Generally, the Board of Public Defense accurately reported payroll and grant expenditures in the accounting records and complied with applicable legal provisions and management's authorizations. As noted below, the board could make some improvements in its grant administration practices and in its processing and recording of other administrative expenditures.
Key Findings and Recommendations
The board could improve its grant administration. It was unable to obtain written grant agreements with Hennepin County for fiscal years 1999 through 2001. The board's grant agreements with other grantees did not contain certain standard clauses. Also, the board did not always make grant payments in compliance with applicable legal or grant agreement requirements. We recommended that the board establish a written grant agreement with Hennepin County, ensure that grant agreements contain standard provisions, and pay grantees in accordance with applicable grant agreement and legal provisions.
The board's accounting records for its administrative expenditures did not always reflect accurate financial activity. The board did not ensure that it paid obligations from the proper fiscal year's funds, or that it correctly classified expenditure transactions on the accounting system. We recommended that the board properly classify and record transactions on the accounting system.
The board needs to improve its purchasing and payment processes. The board did not follow its purchasing policy, which limits the use of field purchase orders and blanket purchase orders. The board did not always formally document payment approval before paying for goods and services and did not always have a contract in place before a contractor began providing services. The board did not pay some contractors in accordance with the contracts. Finally, the board did not make timely payments to vendors. We recommended that the board improve its purchasing and payment processes to avoid these types of errors.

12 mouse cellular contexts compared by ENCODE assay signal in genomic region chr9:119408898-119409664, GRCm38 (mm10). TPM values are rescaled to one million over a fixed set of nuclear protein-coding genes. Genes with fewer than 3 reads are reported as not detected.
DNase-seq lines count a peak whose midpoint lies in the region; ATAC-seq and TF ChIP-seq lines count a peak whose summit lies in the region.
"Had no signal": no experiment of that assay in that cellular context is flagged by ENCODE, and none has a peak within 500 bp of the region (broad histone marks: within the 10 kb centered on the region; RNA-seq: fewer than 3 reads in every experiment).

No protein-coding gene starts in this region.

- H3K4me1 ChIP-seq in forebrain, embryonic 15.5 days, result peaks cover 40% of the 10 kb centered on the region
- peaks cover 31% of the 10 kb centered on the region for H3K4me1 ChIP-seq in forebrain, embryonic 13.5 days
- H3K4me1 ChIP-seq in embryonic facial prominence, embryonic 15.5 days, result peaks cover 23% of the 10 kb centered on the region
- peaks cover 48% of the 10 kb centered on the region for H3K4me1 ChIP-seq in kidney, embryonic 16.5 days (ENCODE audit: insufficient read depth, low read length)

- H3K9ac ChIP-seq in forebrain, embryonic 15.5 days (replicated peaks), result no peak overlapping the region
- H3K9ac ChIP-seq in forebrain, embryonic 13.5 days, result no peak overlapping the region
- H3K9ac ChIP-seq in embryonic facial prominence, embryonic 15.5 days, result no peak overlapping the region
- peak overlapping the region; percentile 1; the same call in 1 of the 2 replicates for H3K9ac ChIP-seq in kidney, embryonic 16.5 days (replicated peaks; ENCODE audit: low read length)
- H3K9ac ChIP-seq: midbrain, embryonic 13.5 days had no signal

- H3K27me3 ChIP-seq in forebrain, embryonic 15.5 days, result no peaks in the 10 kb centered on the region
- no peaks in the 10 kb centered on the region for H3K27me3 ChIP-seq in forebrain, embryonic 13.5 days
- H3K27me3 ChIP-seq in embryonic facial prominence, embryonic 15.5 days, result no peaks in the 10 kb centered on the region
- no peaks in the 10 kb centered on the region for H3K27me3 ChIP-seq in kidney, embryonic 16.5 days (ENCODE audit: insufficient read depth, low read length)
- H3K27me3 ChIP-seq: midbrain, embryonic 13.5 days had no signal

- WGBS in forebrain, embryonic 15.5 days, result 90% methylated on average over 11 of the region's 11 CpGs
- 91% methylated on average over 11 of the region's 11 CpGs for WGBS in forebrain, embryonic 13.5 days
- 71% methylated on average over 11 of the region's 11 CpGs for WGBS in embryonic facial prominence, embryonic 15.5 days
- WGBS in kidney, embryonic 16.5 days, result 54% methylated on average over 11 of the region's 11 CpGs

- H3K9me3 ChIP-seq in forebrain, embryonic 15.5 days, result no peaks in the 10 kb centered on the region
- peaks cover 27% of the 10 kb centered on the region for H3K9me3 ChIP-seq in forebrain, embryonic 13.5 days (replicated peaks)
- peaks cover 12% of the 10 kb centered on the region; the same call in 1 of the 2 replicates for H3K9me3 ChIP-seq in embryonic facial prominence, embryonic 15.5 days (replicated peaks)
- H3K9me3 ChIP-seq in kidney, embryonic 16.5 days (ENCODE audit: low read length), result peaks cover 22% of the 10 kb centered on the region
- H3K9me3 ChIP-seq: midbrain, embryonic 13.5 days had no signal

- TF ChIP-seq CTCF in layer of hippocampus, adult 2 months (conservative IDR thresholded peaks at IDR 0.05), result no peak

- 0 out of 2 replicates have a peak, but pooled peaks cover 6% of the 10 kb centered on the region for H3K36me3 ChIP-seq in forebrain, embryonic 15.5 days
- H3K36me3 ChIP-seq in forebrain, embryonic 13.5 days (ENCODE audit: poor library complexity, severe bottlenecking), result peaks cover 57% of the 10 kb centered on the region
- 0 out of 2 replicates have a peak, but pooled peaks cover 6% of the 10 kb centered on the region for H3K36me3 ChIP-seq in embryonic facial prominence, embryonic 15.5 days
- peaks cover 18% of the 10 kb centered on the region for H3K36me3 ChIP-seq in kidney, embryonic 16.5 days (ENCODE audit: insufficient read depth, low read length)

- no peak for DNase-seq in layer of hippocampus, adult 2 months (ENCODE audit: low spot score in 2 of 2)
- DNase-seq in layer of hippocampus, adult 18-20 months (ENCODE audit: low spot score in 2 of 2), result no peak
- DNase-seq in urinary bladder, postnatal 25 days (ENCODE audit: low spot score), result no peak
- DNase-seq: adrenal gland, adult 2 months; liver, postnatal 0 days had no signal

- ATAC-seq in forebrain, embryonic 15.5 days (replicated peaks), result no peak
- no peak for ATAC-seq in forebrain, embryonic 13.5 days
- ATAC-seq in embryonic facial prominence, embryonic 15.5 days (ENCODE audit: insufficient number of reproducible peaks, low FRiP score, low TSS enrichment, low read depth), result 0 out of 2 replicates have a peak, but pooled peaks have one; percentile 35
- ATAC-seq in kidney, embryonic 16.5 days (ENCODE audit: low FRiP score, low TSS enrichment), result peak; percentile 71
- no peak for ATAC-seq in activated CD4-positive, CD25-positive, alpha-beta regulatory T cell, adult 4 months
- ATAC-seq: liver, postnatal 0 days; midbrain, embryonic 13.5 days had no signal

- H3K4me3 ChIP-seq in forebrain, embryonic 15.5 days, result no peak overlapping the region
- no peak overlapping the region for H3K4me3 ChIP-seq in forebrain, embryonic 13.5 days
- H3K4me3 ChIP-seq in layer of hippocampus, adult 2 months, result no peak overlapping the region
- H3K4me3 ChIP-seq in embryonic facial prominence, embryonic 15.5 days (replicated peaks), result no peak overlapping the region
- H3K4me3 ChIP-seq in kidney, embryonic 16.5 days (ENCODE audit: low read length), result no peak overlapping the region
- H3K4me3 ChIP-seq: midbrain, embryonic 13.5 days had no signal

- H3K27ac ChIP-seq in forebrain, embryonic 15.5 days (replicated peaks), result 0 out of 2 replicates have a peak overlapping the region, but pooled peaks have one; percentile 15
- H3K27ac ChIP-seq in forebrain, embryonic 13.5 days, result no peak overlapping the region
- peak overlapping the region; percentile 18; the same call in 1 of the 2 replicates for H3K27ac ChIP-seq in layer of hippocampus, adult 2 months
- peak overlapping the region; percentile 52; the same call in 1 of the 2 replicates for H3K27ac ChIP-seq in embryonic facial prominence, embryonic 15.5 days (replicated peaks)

The board did not adequately safeguard assets. The board did not accurately record fixed assets on the inventory system or perform a periodic physical inventory count. The board also did not adequately safeguard receipts. We recommended that the board record accurate and complete asset information on the inventory system and perform a periodic physical inventory count of fixed assets, and that the board promptly deposit receipts and place undeposited checks in a secure location.
The Board of Public Defense is a Judicial Branch agency that provides criminal defense services to indigent defendants in Minnesota. The Public Defender System is organized into three areas: the Board of Public Defense, the State Public Defender, and the District Public Defense. The Public Defense Board is primarily responsible for overseeing the state's public defender system. The board is also responsible for allocating funds to the state public defender, the ten district public defender operations, and five public defense corporations. Mr. John M. Stuart is the State Public Defender.
The Administrative Services Office provides administrative support to all three component areas. It has responsibility for the payroll and disbursement functions for the board, the State Public Defender's Office, and the district public defense offices.